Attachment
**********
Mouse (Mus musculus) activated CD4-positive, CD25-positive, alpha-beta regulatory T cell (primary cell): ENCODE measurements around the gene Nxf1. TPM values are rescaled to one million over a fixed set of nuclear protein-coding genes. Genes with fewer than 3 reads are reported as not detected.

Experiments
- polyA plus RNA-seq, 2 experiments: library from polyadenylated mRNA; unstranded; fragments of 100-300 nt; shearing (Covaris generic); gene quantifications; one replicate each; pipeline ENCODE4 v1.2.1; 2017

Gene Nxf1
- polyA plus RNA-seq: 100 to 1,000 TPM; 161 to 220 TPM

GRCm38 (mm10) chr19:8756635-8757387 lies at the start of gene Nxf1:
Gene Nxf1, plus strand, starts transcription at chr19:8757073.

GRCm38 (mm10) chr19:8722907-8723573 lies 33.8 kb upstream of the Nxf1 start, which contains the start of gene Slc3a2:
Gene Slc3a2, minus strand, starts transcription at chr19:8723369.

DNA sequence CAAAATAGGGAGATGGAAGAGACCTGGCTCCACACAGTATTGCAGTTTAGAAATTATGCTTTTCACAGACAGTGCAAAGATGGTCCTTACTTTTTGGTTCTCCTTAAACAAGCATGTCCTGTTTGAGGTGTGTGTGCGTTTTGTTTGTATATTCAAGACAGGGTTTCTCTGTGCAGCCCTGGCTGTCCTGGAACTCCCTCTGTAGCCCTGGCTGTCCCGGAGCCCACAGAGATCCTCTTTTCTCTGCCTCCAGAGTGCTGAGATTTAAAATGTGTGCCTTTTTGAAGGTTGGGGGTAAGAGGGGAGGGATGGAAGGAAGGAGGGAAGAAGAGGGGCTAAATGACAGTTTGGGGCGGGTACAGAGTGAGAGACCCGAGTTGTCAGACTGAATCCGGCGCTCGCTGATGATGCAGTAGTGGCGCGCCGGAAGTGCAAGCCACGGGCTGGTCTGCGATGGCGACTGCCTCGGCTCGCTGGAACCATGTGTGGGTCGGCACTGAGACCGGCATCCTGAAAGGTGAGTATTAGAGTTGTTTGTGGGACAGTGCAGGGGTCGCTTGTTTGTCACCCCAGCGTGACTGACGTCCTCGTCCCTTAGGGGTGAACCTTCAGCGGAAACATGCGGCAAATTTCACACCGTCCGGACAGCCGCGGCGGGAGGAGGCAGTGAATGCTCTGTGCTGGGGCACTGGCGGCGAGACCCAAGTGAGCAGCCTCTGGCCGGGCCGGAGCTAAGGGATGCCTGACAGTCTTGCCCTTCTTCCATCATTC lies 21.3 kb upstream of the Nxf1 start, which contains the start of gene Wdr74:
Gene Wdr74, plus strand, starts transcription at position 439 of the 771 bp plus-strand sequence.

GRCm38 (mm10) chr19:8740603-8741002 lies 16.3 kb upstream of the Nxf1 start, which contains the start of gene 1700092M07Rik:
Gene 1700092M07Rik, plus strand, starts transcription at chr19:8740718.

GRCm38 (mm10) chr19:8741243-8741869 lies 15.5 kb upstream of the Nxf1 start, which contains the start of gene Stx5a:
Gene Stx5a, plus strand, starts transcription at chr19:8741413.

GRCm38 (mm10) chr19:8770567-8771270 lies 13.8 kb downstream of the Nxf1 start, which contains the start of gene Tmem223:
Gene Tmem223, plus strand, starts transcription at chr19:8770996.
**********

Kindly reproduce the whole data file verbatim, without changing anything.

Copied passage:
Mouse (Mus musculus) activated CD4-positive, CD25-positive, alpha-beta regulatory T cell (primary cell): ENCODE measurements around the gene Nxf1. TPM values are rescaled to one million over a fixed set of nuclear protein-coding genes. Genes with fewer than 3 reads are reported as not detected.

Experiments
- polyA plus RNA-seq, 2 experiments: library from polyadenylated mRNA; unstranded; fragments of 100-300 nt; shearing (Covaris generic); gene quantifications; one replicate each; pipeline ENCODE4 v1.2.1; 2017

Gene Nxf1
- polyA plus RNA-seq: 100 to 1,000 TPM; 161 to 220 TPM

GRCm38 (mm10) chr19:8756635-8757387 lies at the start of gene Nxf1:
Gene Nxf1, plus strand, starts transcription at chr19:8757073.

GRCm38 (mm10) chr19:8722907-8723573 lies 33.8 kb upstream of the Nxf1 start, which contains the start of gene Slc3a2:
Gene Slc3a2, minus strand, starts transcription at chr19:8723369.

DNA sequence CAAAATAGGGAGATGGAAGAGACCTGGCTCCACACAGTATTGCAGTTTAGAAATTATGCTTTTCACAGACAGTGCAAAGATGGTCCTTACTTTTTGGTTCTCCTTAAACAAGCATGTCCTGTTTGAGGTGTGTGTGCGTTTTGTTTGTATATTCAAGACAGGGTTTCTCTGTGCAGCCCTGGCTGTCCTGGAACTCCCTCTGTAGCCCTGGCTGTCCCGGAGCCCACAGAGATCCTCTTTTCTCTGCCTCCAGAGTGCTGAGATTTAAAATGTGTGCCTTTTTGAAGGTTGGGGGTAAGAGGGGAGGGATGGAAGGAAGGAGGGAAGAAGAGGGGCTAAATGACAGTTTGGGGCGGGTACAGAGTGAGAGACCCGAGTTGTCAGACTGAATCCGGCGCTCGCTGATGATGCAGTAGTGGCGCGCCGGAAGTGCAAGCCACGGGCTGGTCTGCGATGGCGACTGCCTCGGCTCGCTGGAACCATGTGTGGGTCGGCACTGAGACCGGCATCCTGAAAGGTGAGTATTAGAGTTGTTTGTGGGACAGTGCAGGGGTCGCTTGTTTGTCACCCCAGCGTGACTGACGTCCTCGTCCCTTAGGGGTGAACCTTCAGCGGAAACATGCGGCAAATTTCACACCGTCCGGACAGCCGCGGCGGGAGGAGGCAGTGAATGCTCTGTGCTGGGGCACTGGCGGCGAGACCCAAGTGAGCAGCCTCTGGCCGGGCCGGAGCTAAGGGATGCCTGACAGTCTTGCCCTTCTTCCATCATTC lies 21.3 kb upstream of the Nxf1 start, which contains the start of gene Wdr74:
Gene Wdr74, plus strand, starts transcription at position 439 of the 771 bp plus-strand sequence.

GRCm38 (mm10) chr19:8740603-8741002 lies 16.3 kb upstream of the Nxf1 start, which contains the start of gene 1700092M07Rik:
Gene 1700092M07Rik, plus strand, starts transcription at chr19:8740718.

GRCm38 (mm10) chr19:8741243-8741869 lies 15.5 kb upstream of the Nxf1 start, which contains the start of gene Stx5a:
Gene Stx5a, plus strand, starts transcription at chr19:8741413.

GRCm38 (mm10) chr19:8770567-8771270 lies 13.8 kb downstream of the Nxf1 start, which contains the start of gene Tmem223:
Gene Tmem223, plus strand, starts transcription at chr19:8770996.